vices from Riga, capital of the Baltic
province of LlVOnla, say that Hie mil?
itary is suppressing the rioting between
Lettish and Lithuanian workmen at
that place on Saturday and Saturday
last, klled 12 persons and wounded ;.n.
Queen V ptorln Teiesrapli? IihuUh
(By Teleitrsph to Vlri'ntnn-Piiot.i
London. May 28.?Queen Victoria has
telegraphed to the United States Am?
bassador. Mr. Joseph II. Choatc, tit.ink?
ing President McKinley In warm terma
for his birthday congratulations.
Her Majesty's telegram had been for.
worded to Washington.
THE GENERAL ASSEMBLY
CONTINUES TO LEGISLATE ON IM?
(By Telegraph to Virginian-Pilot.)
Richmond, Va., May 25.?At the
morning session of the Presbyterian
General Assembly, the following, offered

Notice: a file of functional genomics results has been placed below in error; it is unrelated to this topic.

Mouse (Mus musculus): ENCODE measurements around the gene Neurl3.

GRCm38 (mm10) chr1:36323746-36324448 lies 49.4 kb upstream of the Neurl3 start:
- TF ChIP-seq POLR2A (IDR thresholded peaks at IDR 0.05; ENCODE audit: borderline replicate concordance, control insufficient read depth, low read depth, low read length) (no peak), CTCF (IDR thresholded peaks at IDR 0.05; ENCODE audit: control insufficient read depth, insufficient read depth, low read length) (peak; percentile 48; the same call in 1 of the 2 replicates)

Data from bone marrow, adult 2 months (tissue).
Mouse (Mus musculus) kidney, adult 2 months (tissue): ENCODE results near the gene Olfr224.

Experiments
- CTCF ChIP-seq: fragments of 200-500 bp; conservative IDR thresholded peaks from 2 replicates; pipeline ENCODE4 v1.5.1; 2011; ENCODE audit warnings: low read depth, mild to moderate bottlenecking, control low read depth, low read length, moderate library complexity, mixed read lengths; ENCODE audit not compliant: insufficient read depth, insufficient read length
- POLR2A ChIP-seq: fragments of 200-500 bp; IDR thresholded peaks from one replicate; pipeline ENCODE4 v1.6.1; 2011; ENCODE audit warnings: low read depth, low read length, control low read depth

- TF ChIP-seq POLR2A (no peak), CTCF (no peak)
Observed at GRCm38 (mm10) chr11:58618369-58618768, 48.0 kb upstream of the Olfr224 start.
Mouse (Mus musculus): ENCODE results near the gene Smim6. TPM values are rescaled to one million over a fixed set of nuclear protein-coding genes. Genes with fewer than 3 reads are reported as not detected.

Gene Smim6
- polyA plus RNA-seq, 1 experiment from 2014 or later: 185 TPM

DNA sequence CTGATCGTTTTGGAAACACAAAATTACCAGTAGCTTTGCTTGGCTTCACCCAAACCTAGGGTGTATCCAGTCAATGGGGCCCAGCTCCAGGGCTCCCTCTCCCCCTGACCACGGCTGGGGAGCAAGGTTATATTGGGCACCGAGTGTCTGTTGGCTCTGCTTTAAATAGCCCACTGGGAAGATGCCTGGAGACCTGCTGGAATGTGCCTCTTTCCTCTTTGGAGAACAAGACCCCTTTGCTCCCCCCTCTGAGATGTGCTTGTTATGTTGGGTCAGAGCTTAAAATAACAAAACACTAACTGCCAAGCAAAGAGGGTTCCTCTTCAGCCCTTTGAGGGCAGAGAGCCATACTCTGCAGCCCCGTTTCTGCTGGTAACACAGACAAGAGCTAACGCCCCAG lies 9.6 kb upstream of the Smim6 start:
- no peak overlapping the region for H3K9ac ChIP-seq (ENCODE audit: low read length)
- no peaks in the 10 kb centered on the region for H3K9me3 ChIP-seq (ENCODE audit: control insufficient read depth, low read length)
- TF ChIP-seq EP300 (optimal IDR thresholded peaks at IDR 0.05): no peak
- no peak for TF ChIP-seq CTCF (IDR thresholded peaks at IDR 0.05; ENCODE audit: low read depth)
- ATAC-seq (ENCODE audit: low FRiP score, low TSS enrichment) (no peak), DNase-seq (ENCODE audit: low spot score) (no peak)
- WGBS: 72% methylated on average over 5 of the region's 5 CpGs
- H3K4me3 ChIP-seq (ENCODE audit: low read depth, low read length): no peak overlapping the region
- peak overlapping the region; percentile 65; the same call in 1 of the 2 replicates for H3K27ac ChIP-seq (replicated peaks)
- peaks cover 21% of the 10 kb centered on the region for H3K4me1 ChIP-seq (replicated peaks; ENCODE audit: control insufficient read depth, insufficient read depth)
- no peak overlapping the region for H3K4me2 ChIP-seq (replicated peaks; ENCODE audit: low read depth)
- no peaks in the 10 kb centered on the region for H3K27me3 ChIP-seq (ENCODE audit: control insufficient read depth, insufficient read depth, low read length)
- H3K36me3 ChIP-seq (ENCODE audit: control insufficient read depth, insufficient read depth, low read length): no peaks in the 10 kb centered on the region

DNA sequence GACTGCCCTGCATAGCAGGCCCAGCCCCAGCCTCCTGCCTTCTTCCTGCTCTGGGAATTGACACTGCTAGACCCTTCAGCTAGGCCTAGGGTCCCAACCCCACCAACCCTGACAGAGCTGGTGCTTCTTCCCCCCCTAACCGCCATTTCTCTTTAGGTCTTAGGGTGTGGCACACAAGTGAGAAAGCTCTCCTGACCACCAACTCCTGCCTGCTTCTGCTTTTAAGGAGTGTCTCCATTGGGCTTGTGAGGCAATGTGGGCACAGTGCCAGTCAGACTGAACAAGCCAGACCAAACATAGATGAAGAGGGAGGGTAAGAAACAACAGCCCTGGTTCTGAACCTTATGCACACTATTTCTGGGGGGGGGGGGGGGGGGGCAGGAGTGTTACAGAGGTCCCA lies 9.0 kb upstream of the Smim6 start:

by Dr. Kerr, of this city, was docketed
for further discussion:
"The General Assembly takes occa?
sion to expresn Its strongest condem?
nation of the lawless spirit abroad in
the land, manifesting Itself In many
ways, but notably in scenes of mob
violence and the taking of human life
in cases of supposed or proven crime,
without due process of law. Involving
the awful danger of indicting death
upon an Innocent person, while the real
criminal goes free; tending also t<>
cheapen human life, to unsettle the
social order, and to weaken or destroy
that reverence lor law and constituted
authority winch the scriptures require
all to uphold.
"We. therefore, urge all our people
and ministers, in till scriptural ways,
to do their utmost toward cultivating
and maintaining that order and rever?
ence for authority (whioh are enjoined
by the word of God."
RECORDS FROM TEXAS.
The Standing Committee on publica?
tion recommended the approval of the
publication of reports, which was done.